This recipe description is taken from "The Art of British Cooking", by Theodora Fitzgibbon (no longer in print). The recipe itself is by my grandfather, Paul Leyton (1914-1998).
Rather ironically, my grandfather was proud of the fact that he'd never tried his recipe. He came up with the recipe, and was told by a french customer - a bit of a fan of escargot - that his recipe was superb. It was added to the menu of his restaurant, "The Miners Arms" (Priddy, Somerset, in the UK, now sadly closed), and my grandfather subsequently became a bit of an authority on snails. One of his many claims to fame was appearing on BBC TV, and featuring a full page picture in the Radio Times, with some of his snails.
I would add a note of caution. If you're going to try this recipe, be very careful of the snails you use. You want Helix Aspersa, and not just any snail you may find in the garden. Check and double check. Important: You should also put the snails on a carefully controlled
diet to purge them, ideally something like cornmeal, for a week or so before you plan to use them. You should take them
off all food at least two or three days before you plan to use them.
It may come as a surprise to see snails mentioned in a British cookery book, but they have been eaten for many centuries in the west country. In the eighteenth century they were thought to be very good for backward children. In the London Gazette of 23rd March 1739 there is a long account of a £5,000 reward having been paid to Joanna Stephens for her tried and approved pills made from calcined snail and egg shells, mixed with fat and honey.
The large edible snail, Helix pomatia, was said to have been introduced into England by the romans, but the smaller garden snail, Helix aspersa, is far superior in flavour and succulence. This is on the authority of Mr Paul Leyton, of the Miners' Arms, Priddy, near Wells, Somerset, right in the Mendip Hills, where snails are a popular and regular dish with the patrons of that hotel.
Here's Paul Leyton's recipe.
When ready to be prepared the snails (at least 1-1 1/2 dozen per person) should be immersed in water to which about 1 tablespoon of salt per gallon has been added. After about 6 hours add 2 more tablespoons of salt, and after another 6, or overnight, a further 2 more.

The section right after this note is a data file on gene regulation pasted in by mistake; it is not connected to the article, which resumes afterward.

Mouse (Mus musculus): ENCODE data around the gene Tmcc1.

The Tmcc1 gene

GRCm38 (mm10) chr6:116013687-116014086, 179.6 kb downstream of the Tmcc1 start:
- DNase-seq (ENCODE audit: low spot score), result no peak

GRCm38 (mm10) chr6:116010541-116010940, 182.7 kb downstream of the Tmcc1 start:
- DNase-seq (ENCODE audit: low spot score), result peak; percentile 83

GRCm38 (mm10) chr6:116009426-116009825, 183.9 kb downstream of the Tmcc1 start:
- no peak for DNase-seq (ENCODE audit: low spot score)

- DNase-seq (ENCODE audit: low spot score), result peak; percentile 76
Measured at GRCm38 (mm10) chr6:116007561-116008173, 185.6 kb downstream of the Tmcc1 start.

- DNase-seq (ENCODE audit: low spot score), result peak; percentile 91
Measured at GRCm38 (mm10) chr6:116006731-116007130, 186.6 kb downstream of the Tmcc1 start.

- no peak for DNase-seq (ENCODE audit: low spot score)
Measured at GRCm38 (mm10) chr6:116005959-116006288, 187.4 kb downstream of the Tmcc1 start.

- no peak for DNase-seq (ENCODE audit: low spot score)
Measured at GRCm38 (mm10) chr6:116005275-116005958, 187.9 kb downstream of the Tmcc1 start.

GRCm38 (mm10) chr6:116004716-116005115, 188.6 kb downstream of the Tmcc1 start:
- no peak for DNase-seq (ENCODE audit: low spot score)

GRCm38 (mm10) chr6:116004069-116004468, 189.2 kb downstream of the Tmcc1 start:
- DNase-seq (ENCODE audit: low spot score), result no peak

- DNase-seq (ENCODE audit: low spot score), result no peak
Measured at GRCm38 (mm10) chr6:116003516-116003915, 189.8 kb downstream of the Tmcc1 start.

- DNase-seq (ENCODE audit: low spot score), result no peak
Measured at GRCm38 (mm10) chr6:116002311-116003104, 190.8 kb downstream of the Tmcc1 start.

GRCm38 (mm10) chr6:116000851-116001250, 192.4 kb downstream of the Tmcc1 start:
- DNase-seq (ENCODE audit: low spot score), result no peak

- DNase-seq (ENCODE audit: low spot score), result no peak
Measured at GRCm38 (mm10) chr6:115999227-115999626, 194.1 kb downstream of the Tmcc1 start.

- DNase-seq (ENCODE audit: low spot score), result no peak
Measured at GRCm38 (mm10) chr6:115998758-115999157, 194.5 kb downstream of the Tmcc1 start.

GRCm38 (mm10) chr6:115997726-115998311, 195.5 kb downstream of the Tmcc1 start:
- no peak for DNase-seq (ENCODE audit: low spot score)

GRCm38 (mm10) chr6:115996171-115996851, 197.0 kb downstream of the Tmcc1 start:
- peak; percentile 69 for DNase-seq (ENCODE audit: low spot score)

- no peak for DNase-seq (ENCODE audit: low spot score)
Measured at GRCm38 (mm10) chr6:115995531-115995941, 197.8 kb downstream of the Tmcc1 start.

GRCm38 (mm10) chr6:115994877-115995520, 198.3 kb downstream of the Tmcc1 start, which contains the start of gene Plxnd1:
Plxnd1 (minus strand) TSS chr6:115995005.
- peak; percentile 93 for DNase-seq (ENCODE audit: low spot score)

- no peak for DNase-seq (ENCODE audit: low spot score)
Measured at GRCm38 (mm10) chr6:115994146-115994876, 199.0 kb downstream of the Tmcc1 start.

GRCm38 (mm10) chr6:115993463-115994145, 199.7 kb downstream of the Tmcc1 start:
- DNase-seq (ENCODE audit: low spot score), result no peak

The snails should remain immersed for 24-36 hours, after which they should be drained, and all the snails will be dead. The lid must be kept on all the time, and any snails which have crawled up the sides must be put back in the brine.
Two large saucepans must now be prepared half full with boiling water (about 2-3 pints), and the snails put in for about 5 minutes, first in one saucepan, with a tablespoon salt, and then in the other, during which time the water must be boiling furiously. This serves to clean the snails, and the reason for the two saucepans is that one serves as the wash and the other as the rinse. The snails should be drained and rinsed under the tap for a minute or two. Now the snails are ready to be finally simmered and served with their sauce.
For the Court Bouillon2 pints water
1 pint dry draught cider or dry white whine
sprig of tarragon
3 small sliced onions
3 small sliced carrots
3 or 4 cloves of garlic
pepper and salt
For the Sauce1/2 lb. butter
2 tablespoons finely grated Cheddar Cheese
1 1/2 tablespoons cream
1/2 teaspoon salt and cayenne pepper
1/2 teaspoon ground black pepper
1 teaspoon each dill, fennel, chervil, chives, lemon balm, finely chopped.
1/2 teaspoon lemon thyme finely chopped.
For the court bouillon bring all ingredients to the boil, add the snails and simmer slowly for 4 hours. Then remove the snails and cool, mouth down, on a wire rack.
For the sauce all ingredients should be beaten together and gently warmed. To fill snails with sauce, the snail is held in the left hand and nearly pulled out of its shell, the sauce is then forced into the shell with a small spoon. When full the snail is pressed back into the shell, and the snails put mouth up until the sauce sets.
To serve they are put on to a snail plate and put either into a hot oven for a few minutes to heat through, or under a hot grill to get sizzling hot. They are served with thinly sliced brown bread and butter.
The recipe should, once and for all, squash the legend that the English don't take time and trouble with their cooking!
This recipe description is taken from "The Art of British Cooking", by Theodora Fitzgibbon (no longer in print). The recipe itself is from Paul Leyton.
My original link is here, but presented here for your delication.